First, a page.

Occupy the Crisis


A new blog you should check out: Occupy the Crisis

“….on the U.S. “Occupy” movement as counter-hegemonic force in the current political conjuncture”

Here’s some posts; go read em:

On Occupy, reproduction and the commons

In an earlier post, I pointed to David Harvey’s text on reclaiming the city as a site of the commons. Below, Silvia Federici and George Caffentzis highlight Occupy’s efforts towards “building [the] reproductive commons” as an oppositional struggle. And Jodi Dean and Marco Desiriis discuss “the commons” as a political demand, as well as the limitations of the commons as a practice divorced from an oppositional political strategy. Continue reading →

Neoliberalism and De-Democratization (in Detroit)

Many are arguing that political crisis management involves processes of de-democratization. The most clear examples lie in the introduction of technocratic leaders in Greece and Italy, to act as fiscal managers for the servicing of (predominantly foreign) debt. Yet this is also occurring in the United States, where a “reorganization of state apparatuses” is taking place involving the “strengthening of neoliberal administrative modes” (Albo and Evans 2011: 287).

The new fiscal control apparatuses are being given greater power over departments; tend to be more insulated from parliamentary oversight; have greater freedom to bypass public sector unions and challenge collective agreements; and are mandated to explore asset sales, commercialization and other modes of administration of policies.

A concrete example? Enter Detroit. Continue reading →

FAIR: Bored With Occupy—and Inequality. Class issues fade along with protest coverage

Occupy Wall Street is rightly credited with helping to shift the economic debate in America from a fixation on deficits to issues of income inequality, corporate greed and the centralization of wealth among the richest 1 percent. [….] As Occupy slowed down for the winter, though, would corporate media continue to talk about our increasingly stratified society without a vibrant protest movement forcing their hand? The answer, unsurprisingly, is no.

As mentions of “Occupy Wall Street” or “Occupy movement” waned in early 2012, so too have mentions of “income inequality” and, to an even greater extent, “corporate greed.” The trend is true for four leading papers (New York Times, Washington Post, USA Today, L.A. Times), news programs on the major networks (ABC, CBS, NBC), cable (MSNBC, CNN, Fox News) and NPR, according to searches of the Nexis news media database. Google Trends data also indicates that from January to March, the phrases “income inequality” and “corporate greed” declined in volume of both news stories and searches.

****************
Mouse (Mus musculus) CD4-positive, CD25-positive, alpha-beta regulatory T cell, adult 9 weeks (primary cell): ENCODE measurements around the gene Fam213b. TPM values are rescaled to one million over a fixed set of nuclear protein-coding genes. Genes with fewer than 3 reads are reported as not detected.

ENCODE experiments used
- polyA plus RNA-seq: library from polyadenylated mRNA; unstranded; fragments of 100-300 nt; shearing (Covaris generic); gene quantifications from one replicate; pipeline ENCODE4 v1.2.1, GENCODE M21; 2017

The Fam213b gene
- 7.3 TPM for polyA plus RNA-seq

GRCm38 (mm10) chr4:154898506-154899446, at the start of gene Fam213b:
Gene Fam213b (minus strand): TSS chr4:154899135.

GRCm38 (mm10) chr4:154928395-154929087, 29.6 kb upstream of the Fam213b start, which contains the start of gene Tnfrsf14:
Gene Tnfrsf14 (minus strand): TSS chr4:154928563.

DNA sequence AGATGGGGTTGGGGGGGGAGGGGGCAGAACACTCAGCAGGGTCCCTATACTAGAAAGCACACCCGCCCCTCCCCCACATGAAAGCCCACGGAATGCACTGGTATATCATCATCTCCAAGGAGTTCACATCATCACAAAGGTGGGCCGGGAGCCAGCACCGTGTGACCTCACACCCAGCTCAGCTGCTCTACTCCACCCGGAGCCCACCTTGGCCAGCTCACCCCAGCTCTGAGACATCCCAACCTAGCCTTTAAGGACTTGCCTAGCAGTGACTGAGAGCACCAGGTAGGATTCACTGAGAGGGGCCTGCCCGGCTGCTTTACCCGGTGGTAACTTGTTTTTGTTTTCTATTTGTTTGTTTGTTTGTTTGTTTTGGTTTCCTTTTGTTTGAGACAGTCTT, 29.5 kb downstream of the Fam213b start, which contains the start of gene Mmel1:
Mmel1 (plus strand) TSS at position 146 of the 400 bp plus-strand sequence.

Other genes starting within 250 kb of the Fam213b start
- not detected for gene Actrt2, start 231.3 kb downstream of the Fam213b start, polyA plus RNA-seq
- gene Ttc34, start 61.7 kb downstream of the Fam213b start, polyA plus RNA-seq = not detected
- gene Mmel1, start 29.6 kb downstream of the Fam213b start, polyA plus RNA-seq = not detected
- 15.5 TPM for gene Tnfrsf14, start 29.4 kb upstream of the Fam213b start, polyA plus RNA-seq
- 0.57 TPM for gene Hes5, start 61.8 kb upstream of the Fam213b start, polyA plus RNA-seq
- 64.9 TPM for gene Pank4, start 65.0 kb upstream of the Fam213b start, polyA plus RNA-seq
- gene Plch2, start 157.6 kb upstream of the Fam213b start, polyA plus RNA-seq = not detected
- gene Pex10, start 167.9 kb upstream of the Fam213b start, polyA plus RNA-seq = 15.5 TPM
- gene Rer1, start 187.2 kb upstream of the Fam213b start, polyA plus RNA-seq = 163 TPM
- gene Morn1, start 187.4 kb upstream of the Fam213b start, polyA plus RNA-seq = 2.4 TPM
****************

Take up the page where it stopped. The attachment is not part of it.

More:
[FAIR: Bored With Occupy—and Inequality. Class issues fade along with protest coverage. 05/2012]

Anticipating Occupy

In a journal entry in Summer 2011, a few months before Occupy Wall Street began, I jotted down:

There is a vicious campaign underway at the moment against ‘communism’, this despite the utter lack of a Left with any social power. The most meager Democratic Party proposals, or defenses of remaining aspects of the social safety net, minor extensions in unemployment aid, are branded ‘class warfare.’

This comes off as completely unnecessary in face of the absent Left, unchallenged neoliberalism, and the further concentration of wealth following the financial meltdown. Is it a preventative measure against a potential Left? An attempt through discursive power to disarm any possible counter-hegemonic forces from emerging? Do they hear and anticipate a coming insurrection (like Glenn Beck did back in 2009)?

It seems like the Right is pushing too far though. Are they not inadvertently creating an opening for a Left with all this talk about ‘communism’, a potentially different form of society, and about ‘class’, the unacknowledged fact of social life? Are they not over-stretching themselves and putting themselves in danger, by pushing (in the middle of a recession) to raise taxes on low-income households on the grounds that those households are not really poor because they in fact own luxury items like refrigerators? (This is when record percentages of people are living below the official poverty line, alarming levels of malnutrition are being recorded, increasing numbers of people are skipping meals to get by, and even taking their own lives). Is the Right not producing the very discourse which at any time could be turned against them?

Continue reading →

One Response to “Occupy the Crisis”

  1. 1 Love, nothingness, Weimar and Greece « Anti-National Translation

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